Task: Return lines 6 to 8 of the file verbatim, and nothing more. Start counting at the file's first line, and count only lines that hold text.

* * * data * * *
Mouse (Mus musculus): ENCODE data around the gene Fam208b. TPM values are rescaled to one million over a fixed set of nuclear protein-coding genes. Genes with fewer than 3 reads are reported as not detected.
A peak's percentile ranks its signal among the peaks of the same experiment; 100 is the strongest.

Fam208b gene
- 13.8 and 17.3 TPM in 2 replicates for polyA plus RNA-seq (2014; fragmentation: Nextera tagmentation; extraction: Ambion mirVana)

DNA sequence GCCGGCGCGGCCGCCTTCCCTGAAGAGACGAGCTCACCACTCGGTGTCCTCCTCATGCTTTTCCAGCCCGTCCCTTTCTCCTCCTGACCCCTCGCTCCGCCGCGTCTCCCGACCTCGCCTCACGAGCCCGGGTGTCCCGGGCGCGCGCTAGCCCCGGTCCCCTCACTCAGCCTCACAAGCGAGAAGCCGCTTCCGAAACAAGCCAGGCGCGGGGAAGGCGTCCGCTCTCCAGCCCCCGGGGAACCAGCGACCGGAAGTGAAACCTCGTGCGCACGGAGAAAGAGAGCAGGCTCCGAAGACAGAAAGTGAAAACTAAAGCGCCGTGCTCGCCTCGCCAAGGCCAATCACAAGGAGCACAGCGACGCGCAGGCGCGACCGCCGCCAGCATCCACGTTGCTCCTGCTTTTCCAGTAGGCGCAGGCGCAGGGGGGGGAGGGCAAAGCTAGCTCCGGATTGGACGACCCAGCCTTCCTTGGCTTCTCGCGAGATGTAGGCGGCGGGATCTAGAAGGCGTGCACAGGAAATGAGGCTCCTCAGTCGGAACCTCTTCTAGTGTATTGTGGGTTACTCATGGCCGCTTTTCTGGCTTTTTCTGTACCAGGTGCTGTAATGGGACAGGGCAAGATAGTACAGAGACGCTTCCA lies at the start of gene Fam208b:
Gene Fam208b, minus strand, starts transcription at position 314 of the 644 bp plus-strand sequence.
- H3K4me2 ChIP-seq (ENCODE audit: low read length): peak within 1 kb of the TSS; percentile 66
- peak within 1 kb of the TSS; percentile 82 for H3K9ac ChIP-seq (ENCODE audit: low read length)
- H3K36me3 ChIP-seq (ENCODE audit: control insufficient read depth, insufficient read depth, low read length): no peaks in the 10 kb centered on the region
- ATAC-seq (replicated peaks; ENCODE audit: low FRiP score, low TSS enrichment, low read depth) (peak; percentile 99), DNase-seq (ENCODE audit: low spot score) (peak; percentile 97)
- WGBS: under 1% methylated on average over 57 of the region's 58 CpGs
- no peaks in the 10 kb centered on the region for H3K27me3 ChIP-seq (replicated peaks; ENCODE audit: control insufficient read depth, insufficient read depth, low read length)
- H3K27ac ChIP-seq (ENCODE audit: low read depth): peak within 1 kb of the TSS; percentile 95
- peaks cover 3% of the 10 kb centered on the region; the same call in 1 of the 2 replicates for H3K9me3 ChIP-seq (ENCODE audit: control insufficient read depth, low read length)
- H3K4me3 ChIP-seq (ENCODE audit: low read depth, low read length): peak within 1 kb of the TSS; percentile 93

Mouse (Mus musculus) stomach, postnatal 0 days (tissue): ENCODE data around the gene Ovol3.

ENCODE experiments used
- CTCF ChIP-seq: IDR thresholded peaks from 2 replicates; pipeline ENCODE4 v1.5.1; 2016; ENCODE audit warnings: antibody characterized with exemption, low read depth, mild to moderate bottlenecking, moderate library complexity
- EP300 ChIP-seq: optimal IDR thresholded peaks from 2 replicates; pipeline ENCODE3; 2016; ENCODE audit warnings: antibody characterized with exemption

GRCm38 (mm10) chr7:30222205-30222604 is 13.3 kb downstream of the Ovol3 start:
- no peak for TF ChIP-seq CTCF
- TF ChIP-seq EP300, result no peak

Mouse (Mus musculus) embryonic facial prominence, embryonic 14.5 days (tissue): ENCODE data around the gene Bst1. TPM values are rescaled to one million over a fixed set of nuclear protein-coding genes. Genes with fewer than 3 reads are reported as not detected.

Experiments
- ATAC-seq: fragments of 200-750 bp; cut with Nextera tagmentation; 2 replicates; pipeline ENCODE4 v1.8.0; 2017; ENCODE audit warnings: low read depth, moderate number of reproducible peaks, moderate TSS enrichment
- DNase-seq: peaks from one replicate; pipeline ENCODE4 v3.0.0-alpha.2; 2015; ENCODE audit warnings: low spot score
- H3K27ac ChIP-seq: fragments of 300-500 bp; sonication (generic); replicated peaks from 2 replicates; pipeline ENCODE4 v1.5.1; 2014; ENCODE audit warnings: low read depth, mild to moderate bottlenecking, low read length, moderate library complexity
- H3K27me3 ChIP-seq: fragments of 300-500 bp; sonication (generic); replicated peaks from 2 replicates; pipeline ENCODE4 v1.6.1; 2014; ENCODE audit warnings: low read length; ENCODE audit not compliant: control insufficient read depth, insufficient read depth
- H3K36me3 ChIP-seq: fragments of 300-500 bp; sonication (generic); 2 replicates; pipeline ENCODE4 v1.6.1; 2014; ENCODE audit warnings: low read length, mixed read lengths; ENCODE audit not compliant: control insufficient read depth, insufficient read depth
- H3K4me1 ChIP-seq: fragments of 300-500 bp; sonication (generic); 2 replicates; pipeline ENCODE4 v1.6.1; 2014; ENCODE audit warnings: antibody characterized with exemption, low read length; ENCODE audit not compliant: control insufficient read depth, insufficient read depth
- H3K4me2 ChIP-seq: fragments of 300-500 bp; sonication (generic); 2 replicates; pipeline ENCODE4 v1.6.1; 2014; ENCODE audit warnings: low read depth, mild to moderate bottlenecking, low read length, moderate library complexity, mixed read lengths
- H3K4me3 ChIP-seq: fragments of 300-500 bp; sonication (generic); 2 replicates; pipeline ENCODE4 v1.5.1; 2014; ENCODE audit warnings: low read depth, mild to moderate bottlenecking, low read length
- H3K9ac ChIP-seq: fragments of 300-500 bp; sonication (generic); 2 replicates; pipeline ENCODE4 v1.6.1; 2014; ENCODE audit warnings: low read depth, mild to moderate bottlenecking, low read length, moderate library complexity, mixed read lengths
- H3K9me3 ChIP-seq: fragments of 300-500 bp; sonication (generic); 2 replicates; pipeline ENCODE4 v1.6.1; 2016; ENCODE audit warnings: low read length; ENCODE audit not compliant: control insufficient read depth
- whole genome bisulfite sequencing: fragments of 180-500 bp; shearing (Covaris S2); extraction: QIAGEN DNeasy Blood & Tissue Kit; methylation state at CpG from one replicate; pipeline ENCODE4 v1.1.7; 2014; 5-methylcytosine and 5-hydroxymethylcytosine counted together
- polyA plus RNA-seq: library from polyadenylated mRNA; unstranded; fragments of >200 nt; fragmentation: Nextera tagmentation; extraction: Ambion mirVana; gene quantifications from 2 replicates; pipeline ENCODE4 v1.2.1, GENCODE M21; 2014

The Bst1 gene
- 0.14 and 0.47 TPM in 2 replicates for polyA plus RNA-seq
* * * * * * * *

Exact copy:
Gene Fam208b, minus strand, starts transcription at position 314 of the 644 bp plus-strand sequence.
- H3K4me2 ChIP-seq (ENCODE audit: low read length): peak within 1 kb of the TSS; percentile 66
- peak within 1 kb of the TSS; percentile 82 for H3K9ac ChIP-seq (ENCODE audit: low read length)